Nike's mobile strategy dominates other athletics retailers
- Some 25% of activewear brands offer a shopping app and 22% have one activity tracking app or more, according to a new report from Gartner L2. However, only index leaders Nike, Under Armour and Adidas offer both kinds of apps.
- Generally the brands in activewear are successful in distinguishing between shopping app and mobile site experiences, per the report, with 59% of shopping apps offering Touch ID at check-out and 35% offering a barcode scanner to facilitate product discovery.
- Most apps used by activewear brands are based on shopping or activity tracking, but the sophistication of shopping apps differs by brand, according to the study. For example, The North Face's app is integrated with its loyalty program, while Puma takes a more bare bones approach.
Mobile competition in activewear is as fierce as any other category, except many of these companies are not only expected to have a shopping app, but also activity tracking apps along with various third-party gaming and fitness apps. These secondary apps are intended to drive interest in mobile shopping, but in a crowded environment and without offering a differentiated experience, they can become a waste of precious resources for the brand, according to a report by Gartner L2.
Besides development and promotion — or in many cases, the purchase of apps from outside companies — brands also often have to invest in paid search optimization for the App Store to assure visibility and improve their ranking. For example, App Store searches for activewear-branded terms resulted in a paid ad placed by retailers like Finish Line or Overstock 46% of the time, or by other gaming and fitness apps. An online athletic shoe marketplace, GOAT, displayed ads on almost one-third of Index-branded terms, such as "Nike" and "Adidas," the report said.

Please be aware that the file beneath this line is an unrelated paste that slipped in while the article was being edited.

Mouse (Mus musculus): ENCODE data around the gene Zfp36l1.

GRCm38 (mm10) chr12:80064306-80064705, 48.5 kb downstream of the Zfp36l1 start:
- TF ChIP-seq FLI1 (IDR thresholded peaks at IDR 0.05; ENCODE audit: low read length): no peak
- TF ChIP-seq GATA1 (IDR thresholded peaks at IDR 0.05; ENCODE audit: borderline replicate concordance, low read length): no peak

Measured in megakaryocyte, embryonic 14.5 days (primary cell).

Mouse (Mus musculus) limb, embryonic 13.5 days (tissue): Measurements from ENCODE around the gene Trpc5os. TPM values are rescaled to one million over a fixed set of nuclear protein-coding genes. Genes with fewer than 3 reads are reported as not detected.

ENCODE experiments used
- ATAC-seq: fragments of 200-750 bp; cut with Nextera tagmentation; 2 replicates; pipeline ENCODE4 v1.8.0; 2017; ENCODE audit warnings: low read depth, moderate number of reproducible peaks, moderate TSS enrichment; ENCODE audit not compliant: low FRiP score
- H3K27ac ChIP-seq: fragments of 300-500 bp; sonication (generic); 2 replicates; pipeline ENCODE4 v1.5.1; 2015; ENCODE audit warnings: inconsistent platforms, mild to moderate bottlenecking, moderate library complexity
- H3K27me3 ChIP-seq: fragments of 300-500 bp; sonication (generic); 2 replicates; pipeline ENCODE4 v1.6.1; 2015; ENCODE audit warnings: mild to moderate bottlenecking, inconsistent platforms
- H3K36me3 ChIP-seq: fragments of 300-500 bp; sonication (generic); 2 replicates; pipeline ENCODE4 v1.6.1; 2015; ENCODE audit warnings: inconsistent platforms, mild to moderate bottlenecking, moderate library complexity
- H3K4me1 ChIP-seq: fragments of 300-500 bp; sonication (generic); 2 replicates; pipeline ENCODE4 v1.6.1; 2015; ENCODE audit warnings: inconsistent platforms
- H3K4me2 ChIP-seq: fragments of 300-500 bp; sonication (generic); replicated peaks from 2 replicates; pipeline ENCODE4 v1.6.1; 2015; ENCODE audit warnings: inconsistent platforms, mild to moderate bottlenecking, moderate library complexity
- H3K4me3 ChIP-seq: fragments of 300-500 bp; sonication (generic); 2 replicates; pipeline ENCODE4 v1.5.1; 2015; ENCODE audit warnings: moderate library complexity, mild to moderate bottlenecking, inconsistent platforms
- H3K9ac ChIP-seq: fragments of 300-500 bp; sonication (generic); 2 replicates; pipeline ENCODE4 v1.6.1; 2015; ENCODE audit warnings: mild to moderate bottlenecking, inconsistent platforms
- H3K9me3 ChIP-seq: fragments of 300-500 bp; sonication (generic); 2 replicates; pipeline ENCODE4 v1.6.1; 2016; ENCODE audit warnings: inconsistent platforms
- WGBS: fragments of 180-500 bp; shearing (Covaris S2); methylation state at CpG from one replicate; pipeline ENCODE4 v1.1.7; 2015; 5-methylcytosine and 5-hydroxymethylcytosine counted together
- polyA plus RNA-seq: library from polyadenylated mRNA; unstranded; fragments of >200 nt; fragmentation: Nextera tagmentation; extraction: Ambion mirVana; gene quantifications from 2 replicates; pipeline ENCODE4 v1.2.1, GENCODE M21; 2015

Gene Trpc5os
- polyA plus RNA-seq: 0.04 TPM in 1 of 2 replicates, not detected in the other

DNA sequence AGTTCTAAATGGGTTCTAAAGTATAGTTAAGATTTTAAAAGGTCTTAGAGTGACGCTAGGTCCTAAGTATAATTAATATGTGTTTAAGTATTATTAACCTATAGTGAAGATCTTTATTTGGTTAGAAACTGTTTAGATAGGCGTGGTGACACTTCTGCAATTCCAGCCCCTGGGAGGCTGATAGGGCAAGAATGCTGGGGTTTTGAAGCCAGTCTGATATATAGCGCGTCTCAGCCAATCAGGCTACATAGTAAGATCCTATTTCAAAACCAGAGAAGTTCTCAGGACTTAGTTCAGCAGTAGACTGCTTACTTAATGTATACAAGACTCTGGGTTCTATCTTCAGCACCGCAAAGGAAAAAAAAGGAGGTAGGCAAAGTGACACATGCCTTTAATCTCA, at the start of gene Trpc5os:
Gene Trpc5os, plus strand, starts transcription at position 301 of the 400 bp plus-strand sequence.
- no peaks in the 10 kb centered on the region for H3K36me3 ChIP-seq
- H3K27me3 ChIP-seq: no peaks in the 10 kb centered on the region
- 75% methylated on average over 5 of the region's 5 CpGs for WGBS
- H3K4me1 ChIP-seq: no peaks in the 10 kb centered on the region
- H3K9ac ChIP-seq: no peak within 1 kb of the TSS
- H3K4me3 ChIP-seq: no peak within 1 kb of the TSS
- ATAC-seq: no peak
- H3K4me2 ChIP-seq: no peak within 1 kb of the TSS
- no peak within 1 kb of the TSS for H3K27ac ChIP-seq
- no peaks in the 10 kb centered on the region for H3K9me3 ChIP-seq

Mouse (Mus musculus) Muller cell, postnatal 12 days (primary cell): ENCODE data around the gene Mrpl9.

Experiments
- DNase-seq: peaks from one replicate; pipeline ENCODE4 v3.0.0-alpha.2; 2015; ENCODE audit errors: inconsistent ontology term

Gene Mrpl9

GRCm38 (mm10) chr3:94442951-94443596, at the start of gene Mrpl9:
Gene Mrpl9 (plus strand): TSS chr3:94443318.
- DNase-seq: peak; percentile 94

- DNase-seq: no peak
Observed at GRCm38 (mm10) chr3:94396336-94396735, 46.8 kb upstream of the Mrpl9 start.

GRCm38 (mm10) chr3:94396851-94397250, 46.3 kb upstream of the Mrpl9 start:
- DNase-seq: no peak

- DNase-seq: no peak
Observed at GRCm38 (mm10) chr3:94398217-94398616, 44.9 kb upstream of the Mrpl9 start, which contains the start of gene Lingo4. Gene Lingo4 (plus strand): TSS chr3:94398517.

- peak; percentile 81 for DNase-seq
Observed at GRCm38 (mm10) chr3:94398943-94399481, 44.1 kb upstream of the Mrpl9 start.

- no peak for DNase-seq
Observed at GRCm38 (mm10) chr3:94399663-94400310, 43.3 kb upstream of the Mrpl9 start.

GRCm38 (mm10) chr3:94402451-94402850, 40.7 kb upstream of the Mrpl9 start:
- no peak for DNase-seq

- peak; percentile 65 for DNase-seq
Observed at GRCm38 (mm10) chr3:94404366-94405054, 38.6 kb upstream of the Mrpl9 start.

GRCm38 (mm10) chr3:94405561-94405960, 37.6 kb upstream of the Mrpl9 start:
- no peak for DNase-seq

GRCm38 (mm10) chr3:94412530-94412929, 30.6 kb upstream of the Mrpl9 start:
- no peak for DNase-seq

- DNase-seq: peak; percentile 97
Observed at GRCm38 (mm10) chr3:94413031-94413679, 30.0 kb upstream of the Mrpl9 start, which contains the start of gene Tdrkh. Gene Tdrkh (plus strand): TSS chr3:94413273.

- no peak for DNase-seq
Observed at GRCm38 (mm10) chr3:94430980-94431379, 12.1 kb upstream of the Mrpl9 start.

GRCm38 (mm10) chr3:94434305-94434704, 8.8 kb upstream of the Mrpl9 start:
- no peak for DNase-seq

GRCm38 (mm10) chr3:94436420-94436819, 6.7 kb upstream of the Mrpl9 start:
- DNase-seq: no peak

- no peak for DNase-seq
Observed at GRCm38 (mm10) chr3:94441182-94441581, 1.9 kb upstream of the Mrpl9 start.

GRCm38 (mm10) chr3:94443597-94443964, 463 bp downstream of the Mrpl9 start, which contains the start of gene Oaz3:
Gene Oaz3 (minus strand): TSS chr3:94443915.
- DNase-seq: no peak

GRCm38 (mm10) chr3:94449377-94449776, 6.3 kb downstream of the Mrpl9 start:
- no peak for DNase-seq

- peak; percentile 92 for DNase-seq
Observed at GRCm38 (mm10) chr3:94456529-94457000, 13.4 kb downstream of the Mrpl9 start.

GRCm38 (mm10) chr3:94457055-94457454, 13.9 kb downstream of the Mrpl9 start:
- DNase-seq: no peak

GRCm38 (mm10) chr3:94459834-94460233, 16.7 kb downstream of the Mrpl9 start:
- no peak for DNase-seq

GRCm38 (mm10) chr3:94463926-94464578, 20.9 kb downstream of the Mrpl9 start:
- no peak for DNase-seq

"Few brands have designed digital organizations that facilitate sustainable mobile app innovation," the Gartner L2 report commented. "The strategies of industry leaders exhibit the trade-offs between the buy versus build approach."
Under Armour has spent heavily acquiring activity tracking apps, spending over $700 million on 15 apps with about 120 million users by 2017. These include MapMyFitness, which includes MapMyRun, MapMyRide and even MapMyDogWalk, along with the well-regarded calorie counter, diet and exercise app MyFitnessPal. Under Armour paid an average of $5.89 per user, according to Gartner L2 — a large amount considering that revenue from these apps has plateaued in recent years. In addition, the MyFitnessPal app was hit by a data breach earlier this year, followed a few months later by a breach of Adidas' e-commerce site.
L2 holds up Nike as a success story in the mobile space. According to the report, Nike supports shopping and activity tracking apps, with three of its apps driving over 300,000 downloads each. Nike also gets higher ratings and more reviews than its competitors. In addition, the company has launched a training pop-up based on its app and an integration with Facebook Messenger's beta AR program, which sold out of the shoes offered on the platform in less than an hour.
Another challenge for activewear mobile apps is being able to deliver on advertised features. According to the report, Adidas' commerce-enabled app, which launched in November of 2017, promised relevant content based on purchase histories and preferences, but failed to deliver, giving Nike's app another leg up in the space.